Tomorrow Never Knows @ CCA
Tomorrow Never Knows at CCA brings to Glasgow the work of two artists commissioned by the Jerwood/Film and Video Umbrella Award. Ed Atkins and Naheed Raza received the accolade last year, giving them an opportunity to make new work with the support of the awarding bodies.
The three works on display, two by Atkins and one by Raza, are exceptional. All of them display a near peerless use of the medium. One could go as far as suggest the exhibition contains two of the finest works of video art you’re likely see any time soon - the work of Ed Atkins.
Raza’s documentary, Frozen in Time, takes a look at the cryogenics industry, interviewing scientists and patients who believe that if one has their dead body frozen, future generations may have the technology to bring them back to life. The video is a fascinating portrait of these - more coherent than one might have anticipated – idividuals. Largely, the patients are resigned to the limited possibility that we will ever manage to defy death, but think it’s worth a shot.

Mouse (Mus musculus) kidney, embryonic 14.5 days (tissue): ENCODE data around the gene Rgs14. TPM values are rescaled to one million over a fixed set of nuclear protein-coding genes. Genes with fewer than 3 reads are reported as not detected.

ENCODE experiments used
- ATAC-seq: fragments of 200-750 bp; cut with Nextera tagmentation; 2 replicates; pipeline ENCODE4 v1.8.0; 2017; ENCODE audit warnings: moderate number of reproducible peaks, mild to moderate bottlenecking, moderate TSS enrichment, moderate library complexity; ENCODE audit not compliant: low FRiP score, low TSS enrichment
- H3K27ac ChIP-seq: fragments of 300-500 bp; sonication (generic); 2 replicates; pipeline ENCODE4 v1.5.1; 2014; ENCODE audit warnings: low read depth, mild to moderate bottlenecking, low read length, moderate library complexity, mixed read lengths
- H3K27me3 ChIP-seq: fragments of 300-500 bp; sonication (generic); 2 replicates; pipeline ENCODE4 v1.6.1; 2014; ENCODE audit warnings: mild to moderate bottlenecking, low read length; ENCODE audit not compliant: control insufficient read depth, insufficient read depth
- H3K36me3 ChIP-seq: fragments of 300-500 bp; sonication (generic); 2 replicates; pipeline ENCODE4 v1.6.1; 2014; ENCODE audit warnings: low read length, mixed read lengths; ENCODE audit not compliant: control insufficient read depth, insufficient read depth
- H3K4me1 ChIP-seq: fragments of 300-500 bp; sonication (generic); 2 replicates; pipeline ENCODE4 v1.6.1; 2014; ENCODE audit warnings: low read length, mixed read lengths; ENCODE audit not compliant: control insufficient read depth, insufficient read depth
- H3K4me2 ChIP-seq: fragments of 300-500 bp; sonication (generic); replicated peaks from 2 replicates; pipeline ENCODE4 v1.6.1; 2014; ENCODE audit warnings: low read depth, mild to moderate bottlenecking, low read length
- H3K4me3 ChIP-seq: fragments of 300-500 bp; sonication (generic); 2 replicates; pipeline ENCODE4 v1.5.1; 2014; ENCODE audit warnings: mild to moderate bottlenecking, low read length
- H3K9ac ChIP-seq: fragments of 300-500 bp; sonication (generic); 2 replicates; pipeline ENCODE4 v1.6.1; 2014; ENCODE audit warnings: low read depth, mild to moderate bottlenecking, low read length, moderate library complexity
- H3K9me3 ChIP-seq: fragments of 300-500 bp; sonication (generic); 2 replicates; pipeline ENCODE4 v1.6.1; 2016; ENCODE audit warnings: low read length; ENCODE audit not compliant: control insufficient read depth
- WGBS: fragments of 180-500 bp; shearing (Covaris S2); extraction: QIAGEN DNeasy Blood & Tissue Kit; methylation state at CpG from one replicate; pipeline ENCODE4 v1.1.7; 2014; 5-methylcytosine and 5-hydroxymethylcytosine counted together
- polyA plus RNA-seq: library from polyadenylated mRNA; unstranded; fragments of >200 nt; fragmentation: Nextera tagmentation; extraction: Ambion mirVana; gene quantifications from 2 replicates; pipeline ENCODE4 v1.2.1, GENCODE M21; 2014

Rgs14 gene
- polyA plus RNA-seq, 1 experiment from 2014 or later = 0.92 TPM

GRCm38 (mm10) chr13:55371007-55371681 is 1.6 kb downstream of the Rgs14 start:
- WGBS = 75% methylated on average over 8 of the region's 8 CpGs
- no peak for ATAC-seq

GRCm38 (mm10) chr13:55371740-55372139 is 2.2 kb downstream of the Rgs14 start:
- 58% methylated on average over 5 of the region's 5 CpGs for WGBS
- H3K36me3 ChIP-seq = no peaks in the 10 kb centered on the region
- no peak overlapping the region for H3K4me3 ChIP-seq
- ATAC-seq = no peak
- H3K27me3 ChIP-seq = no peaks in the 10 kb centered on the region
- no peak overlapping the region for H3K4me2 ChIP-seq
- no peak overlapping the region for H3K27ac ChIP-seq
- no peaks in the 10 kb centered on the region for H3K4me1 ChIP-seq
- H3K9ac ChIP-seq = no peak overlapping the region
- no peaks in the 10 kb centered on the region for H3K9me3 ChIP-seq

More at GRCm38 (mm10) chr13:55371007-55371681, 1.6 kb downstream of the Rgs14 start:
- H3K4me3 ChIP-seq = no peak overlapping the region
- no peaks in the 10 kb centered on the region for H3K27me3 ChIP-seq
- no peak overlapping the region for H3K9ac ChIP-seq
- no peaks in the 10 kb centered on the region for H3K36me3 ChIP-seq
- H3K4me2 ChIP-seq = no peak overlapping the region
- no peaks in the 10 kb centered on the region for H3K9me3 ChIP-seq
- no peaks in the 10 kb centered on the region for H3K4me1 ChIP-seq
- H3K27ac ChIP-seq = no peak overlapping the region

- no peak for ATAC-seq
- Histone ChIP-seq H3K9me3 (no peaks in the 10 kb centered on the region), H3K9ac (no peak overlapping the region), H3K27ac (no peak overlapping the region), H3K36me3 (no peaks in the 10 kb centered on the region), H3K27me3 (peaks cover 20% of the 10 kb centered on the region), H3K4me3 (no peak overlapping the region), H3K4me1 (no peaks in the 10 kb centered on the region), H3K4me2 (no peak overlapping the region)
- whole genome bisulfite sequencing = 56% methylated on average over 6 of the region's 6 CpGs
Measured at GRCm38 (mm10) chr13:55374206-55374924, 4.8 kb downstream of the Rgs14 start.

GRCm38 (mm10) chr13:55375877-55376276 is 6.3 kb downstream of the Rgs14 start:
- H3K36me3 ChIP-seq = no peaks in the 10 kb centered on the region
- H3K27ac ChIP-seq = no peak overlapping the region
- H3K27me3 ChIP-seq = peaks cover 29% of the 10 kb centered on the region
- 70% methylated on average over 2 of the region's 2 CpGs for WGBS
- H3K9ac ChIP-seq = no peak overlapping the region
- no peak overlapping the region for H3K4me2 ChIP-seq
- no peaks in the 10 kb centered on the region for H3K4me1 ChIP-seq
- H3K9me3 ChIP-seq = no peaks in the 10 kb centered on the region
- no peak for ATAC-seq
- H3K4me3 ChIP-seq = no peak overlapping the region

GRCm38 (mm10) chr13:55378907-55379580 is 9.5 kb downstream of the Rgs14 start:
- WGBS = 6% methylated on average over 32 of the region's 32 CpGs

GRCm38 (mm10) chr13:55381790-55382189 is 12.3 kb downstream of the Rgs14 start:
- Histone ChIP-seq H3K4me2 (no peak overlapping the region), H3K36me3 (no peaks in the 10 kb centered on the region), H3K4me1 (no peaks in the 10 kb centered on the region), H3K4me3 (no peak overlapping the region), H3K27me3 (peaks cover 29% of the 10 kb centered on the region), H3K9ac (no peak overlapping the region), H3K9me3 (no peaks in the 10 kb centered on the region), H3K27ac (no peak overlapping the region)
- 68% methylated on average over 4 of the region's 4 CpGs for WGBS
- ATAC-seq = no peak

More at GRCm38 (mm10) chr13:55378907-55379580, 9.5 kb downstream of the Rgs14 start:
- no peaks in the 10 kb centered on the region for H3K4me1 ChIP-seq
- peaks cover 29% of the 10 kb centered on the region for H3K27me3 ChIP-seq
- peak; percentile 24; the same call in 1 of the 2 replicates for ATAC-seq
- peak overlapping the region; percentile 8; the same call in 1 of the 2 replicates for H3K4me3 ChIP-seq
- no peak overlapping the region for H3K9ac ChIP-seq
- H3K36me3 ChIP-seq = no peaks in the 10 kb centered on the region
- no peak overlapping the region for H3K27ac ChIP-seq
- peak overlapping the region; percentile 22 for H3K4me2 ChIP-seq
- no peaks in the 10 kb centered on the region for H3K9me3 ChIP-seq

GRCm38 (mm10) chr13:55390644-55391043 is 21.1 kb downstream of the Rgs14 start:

The work of Ed Atkins is a tour de force. He uses a mixture of live action video, found footage and graphics to create strange dream worlds and dystopias. In Warm, Warm, Warm Spring Mouths a longhaired man sits alone listening to music through headphones. Over and over he directly addresses the viewer, reciting the same lines of poetry. “The weathers they lived in,” he says sadly, recalling what friends have told him of the past. “Christ, the sun on those Saturdays.”
Likewise, Material Witness or A Liquid Cop – also by Atkins – is a non-linear narrative told in voiceover. The stories are compelling and the visuals are dark and otherworldly. With a playful use of digital effects and exceptional audio, this is indeed the art of the future. [Andrew Cattanach]